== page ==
Collaborative Robotics and Today’s Manufacturing Startups
Collaborative robots are quickly gaining popularity in the manufacturing world, particularly with startup companies. These robots are designed to work safely alongside humans and provide many benefits over their larger, more dangerous industrial counterparts, depending on the application.
Overall robotics spend will climb to $13 billion in 2025. Much of this growth will be fueled by increasing demand in collaborative robots. As a portion of all robot sales, collaborative robots will grow from 3% in 2016 to 34% in 2025.
Collaborative robots are not suited to perform the heavy-duty tasks of industrial robots, however, they are smarter and feature advanced technology to perform more complex tasks, which is a major reason why they’re gaining popularity so quickly.
There are other reasons though, especially when you view the benefits of collaborative robots through the eyes of a manufacturing startup.
Collaborative Robots in Startups
Collaborative robots are particularly useful in most startup settings. They provide great opportunities for small companies to start competing with their larger competitors who have drastically higher production capabilities.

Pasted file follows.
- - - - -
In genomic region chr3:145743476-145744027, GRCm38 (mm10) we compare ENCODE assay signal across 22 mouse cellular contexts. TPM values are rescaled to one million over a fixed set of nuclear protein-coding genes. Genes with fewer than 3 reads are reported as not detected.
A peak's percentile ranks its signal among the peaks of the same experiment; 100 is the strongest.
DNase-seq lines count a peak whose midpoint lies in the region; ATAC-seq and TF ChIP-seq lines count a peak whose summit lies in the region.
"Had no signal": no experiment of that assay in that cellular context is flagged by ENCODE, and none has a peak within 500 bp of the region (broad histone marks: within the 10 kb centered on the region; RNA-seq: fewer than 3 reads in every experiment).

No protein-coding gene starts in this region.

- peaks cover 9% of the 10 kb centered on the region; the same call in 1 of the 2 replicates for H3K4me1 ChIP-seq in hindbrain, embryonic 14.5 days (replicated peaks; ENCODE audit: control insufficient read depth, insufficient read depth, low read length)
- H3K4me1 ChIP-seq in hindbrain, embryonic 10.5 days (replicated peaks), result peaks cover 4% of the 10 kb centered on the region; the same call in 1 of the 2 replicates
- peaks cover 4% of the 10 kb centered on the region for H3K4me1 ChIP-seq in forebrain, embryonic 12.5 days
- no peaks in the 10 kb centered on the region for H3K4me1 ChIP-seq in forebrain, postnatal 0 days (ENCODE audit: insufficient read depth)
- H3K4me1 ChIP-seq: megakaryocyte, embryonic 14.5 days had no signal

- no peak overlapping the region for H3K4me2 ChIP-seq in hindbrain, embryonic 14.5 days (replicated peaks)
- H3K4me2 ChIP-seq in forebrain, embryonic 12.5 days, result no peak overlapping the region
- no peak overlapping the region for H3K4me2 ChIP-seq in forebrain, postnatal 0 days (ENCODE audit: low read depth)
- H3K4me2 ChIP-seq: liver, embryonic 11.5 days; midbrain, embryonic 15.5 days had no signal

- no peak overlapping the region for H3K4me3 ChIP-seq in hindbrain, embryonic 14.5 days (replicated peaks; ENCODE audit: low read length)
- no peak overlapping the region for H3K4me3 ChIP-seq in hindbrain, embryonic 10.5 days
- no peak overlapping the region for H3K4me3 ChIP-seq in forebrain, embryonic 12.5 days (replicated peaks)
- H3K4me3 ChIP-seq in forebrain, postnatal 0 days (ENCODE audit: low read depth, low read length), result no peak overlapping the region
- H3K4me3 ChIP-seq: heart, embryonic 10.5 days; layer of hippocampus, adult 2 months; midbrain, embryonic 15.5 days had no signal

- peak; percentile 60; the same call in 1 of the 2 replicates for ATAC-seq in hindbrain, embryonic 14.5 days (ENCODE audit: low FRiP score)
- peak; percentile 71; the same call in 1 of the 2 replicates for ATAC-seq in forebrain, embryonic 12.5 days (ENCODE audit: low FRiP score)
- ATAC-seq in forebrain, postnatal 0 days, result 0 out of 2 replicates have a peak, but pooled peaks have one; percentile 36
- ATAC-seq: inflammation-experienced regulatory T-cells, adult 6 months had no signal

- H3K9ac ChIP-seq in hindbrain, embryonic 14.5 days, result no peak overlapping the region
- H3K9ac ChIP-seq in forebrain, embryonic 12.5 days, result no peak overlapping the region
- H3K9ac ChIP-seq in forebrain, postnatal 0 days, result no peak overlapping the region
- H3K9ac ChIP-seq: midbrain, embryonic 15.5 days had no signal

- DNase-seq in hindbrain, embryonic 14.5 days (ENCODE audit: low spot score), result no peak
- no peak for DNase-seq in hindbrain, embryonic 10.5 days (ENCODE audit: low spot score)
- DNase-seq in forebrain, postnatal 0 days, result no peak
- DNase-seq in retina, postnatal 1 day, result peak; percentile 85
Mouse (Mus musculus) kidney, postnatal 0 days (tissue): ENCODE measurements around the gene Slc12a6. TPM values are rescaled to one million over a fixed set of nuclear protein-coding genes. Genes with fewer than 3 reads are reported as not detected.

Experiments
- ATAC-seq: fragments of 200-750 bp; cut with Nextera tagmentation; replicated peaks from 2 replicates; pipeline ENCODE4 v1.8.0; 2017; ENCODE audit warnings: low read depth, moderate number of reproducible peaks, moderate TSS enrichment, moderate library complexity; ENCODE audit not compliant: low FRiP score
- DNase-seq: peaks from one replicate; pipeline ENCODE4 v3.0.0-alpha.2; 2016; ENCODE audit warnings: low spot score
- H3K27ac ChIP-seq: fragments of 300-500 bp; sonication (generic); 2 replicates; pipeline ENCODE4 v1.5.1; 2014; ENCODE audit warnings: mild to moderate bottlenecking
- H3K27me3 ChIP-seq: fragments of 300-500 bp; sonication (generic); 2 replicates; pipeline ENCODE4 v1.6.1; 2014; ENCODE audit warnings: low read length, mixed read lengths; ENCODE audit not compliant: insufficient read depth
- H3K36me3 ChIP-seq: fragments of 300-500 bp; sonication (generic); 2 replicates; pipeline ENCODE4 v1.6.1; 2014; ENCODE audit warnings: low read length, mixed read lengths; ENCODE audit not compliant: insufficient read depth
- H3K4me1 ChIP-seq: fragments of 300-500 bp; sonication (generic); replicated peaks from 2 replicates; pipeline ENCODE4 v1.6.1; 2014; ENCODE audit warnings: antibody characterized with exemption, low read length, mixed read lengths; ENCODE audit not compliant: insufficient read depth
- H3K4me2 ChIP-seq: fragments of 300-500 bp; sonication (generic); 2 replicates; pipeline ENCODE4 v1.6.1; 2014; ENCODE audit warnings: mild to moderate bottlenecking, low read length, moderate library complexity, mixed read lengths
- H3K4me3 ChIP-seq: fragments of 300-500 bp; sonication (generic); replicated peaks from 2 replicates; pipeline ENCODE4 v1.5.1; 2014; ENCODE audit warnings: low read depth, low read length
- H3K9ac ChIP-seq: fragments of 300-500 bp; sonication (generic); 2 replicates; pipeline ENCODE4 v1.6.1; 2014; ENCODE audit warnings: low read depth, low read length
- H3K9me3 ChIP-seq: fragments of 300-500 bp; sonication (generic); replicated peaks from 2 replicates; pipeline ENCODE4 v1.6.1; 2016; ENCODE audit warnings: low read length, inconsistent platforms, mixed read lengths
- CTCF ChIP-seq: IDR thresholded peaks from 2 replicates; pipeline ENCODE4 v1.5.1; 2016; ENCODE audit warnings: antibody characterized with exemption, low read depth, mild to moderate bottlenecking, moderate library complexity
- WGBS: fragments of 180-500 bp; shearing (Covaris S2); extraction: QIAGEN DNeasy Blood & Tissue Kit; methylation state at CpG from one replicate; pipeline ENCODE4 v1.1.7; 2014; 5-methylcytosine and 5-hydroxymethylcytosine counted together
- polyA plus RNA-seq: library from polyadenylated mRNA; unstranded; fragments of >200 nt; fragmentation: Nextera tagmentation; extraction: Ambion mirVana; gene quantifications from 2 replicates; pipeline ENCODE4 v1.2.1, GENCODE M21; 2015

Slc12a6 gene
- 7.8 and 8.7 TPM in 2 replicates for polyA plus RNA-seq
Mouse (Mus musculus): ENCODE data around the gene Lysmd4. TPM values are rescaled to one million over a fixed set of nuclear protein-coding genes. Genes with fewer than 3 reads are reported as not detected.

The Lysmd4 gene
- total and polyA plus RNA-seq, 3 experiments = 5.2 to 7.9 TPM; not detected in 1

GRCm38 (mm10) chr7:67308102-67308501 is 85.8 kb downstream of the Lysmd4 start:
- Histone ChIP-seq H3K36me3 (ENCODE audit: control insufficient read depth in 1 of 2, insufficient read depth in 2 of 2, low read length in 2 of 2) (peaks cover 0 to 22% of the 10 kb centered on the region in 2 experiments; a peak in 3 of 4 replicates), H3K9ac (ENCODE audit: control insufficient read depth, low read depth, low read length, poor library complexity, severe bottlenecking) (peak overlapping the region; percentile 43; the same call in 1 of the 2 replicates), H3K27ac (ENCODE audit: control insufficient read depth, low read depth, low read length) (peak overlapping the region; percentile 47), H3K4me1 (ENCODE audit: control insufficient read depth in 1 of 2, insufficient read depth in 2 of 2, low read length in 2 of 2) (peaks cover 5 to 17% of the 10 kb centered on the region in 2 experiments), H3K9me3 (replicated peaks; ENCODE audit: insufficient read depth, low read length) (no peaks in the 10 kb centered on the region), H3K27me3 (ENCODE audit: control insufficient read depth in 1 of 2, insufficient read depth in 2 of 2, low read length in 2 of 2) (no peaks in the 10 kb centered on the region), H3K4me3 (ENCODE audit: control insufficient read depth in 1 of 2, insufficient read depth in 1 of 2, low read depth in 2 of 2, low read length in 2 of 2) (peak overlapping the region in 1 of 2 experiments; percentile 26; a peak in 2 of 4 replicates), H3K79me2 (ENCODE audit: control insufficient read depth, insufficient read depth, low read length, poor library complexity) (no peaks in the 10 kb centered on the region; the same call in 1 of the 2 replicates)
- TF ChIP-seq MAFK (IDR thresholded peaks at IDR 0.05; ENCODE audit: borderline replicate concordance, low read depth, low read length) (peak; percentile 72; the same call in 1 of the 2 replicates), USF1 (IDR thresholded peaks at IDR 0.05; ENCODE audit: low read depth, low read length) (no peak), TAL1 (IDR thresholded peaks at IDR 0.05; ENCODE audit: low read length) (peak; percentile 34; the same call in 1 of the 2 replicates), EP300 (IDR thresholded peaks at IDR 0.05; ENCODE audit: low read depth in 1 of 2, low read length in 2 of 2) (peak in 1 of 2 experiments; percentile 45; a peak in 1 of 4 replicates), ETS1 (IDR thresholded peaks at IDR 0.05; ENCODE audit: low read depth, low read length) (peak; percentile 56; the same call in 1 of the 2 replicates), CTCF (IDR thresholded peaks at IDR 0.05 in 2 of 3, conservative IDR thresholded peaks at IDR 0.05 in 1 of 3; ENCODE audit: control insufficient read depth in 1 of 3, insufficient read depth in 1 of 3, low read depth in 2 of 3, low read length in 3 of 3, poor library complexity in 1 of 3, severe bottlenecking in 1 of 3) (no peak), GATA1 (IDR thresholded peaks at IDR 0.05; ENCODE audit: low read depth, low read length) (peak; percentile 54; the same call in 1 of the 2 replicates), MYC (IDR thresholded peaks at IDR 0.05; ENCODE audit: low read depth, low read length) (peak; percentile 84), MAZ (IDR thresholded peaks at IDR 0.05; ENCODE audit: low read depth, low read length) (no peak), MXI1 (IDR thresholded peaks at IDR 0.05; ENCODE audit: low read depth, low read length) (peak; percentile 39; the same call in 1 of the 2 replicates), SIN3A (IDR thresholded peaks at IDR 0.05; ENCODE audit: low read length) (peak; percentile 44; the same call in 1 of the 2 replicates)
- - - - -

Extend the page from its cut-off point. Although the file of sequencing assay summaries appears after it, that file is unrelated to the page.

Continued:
They do this several ways. Here are the major reasons collaborative robots are so popular amongst manufacturing startups:
- Low Initial Investment
Collaborative robots are far cheaper than industrial robots, but can provide similar productivity gains. Not only does this help startups justify the cost of automation, but it also helps these same startups realize quicker ROI once they do implement robotic solutions.
- Short Integration Period
Avoiding downtime is important for any manufacturer, and it’s no different for startups. A collaborative robotic solution can be implemented very quickly, sometimes in as little as 5 days. This keeps integration costs low – the cost of a robot and the cost of integration are two separate things.
- Easy to Use
Collaborative robots are notoriously easy to use. You don’t need highly trained programmers on the floor to use a collaborative robot – another way in which collaborative robots are cheaper – and they can be “taught” different skills quickly and easily.
For manufacturing startups, collaborative robots make sense more often than industrial robots do. The productivity they provide, along with their low costs, allow small companies to scale production quickly without a major upfront investment.
A great example of the role of collaborative robots in manufacturing startups is the partnership between Robotiq, a robotic systems integrator, and Lowercase, an eyewear startup located in the U.S. To learn more about collaborative robots and startups, read the case study here.
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